David Stone Martin and the Art of Jazz
In the world of record collecting, there is one jazz artist who has left his mark on jazz culture without ever playing a musical instrument. Illustrator David Stone Martin, or DSM, was one of the most prolific and influential graphic designers from the postwar period. Martin designed several hundred album covers, primarily those of jazz musicians. Martin designed album covers for such jazz giants as:
- Stan Getz
- Count Basie
- Charlie Parker
- Billie Holiday
- Coleman Hawkins
- John Coltrane
- Ella Fitzgerald
- Dizzy Gillespie
- Jelly Roll Morton
- and Duke Ellington
In my opinion, Martin's signature hand-sketched graphics, coupled with only one or two primary colors, perfectly captured the energy and spontaneity of the jazz idiom. Martin produced covers for jazz record labels from the 1940s to the 1960s. The record labels Martin worked for include:
- Asch Records
- Dial Records
- Disc Records
- Mercury / Clef Records (verve)
- Jazz at the Philharmonic
Throughout the 1970s and 1980s, Martin created album cover designs for:
- Pablo (another Granz label)
Over the course of his career, Martin created over 400 album covers.
Did You Know?
David Stone Martin and Norman Granz had a long-standing relationship fueled by their mutual love of jazz. Martin created well over 200 album cover designs for various Granz projects. Martin's first commission for Norman Granz was a logo designed for the "Jazz At The Philharmonic" concerts and tours. Martin created the famous Trumpeter logo, which Granz featured on all of his concert programs and record labels.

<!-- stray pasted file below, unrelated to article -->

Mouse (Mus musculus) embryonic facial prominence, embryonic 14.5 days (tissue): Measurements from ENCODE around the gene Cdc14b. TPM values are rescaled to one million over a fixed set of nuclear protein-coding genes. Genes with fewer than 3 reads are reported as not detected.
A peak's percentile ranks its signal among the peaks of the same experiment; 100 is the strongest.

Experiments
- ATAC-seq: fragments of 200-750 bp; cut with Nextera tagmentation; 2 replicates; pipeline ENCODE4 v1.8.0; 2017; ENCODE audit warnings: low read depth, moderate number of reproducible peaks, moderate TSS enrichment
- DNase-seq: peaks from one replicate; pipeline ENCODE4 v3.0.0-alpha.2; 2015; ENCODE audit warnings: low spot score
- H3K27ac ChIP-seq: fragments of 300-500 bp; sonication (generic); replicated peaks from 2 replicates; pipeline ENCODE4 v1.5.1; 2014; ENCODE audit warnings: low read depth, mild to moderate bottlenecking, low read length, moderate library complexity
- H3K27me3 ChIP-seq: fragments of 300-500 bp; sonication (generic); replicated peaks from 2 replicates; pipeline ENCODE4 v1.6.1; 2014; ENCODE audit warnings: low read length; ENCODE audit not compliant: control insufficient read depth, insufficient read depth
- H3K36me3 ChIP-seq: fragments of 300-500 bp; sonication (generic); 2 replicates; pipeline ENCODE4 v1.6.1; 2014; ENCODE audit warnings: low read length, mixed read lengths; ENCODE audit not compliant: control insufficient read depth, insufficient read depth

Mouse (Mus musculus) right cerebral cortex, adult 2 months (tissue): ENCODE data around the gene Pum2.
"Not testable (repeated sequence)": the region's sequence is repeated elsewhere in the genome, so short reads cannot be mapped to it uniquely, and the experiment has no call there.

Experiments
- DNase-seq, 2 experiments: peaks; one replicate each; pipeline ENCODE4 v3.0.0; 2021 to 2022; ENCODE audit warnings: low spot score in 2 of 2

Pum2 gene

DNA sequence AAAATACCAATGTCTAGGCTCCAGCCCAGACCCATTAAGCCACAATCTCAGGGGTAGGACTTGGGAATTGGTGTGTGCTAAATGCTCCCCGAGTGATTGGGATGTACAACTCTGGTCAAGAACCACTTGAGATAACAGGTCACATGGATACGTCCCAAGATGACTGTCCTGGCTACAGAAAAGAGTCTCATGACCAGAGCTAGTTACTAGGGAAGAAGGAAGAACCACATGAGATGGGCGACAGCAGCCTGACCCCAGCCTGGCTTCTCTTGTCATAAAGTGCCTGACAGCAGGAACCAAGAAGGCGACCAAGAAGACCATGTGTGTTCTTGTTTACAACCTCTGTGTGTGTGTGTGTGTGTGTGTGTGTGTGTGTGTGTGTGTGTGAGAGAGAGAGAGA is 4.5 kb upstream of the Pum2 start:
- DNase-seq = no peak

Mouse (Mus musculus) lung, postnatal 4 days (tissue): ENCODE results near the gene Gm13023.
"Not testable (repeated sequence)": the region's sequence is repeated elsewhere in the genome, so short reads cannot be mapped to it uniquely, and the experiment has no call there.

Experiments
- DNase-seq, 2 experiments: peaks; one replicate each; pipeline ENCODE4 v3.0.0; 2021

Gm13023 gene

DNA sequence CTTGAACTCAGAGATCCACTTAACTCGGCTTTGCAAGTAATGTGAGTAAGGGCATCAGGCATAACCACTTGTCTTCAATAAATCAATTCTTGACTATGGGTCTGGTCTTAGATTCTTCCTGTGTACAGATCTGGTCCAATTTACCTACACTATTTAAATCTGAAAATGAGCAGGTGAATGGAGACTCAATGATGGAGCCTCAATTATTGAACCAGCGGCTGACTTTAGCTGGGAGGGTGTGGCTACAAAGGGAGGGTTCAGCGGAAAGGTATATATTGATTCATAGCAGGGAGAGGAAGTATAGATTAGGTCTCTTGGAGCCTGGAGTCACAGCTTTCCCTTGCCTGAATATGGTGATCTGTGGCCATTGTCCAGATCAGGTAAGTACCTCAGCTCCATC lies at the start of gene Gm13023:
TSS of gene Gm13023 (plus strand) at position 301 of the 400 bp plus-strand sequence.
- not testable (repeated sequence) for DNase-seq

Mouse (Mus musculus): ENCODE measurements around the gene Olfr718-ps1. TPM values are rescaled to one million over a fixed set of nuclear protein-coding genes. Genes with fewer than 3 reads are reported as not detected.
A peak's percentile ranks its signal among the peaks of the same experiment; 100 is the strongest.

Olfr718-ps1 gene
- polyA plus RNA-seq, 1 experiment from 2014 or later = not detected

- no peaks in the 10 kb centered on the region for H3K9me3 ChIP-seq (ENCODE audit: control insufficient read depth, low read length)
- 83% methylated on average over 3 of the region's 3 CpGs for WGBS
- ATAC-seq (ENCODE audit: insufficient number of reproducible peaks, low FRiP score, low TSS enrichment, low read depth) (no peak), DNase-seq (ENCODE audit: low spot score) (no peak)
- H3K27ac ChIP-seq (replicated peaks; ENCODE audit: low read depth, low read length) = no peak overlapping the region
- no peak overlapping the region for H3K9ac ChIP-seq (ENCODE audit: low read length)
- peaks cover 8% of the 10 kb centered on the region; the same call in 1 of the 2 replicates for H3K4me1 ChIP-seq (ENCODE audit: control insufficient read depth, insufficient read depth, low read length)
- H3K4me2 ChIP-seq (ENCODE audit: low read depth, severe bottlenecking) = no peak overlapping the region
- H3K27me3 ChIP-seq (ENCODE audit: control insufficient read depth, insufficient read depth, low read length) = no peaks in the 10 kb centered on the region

In the mid-1940s, Norman Granz's recordings were pressed and distributed by Mercury Records. These records also have the trumpeter logo on the label, which distinguished them from Mercury´s own recordings.
Norman Granz established his first record label, Clef, in 1946. Clef issued almost 100 jazz 10" LPs in the early half of the 1950s. Many of these recordings were also issued on the Mercury label. Clef continued on, issuing about 165 LPs in the 12" format, some of which were reissues of the 10" format LPs.
The trumpeter logo is still the most recognized logo in jazz.
Barney Kessel "Orfeo Negro Medley" 1955
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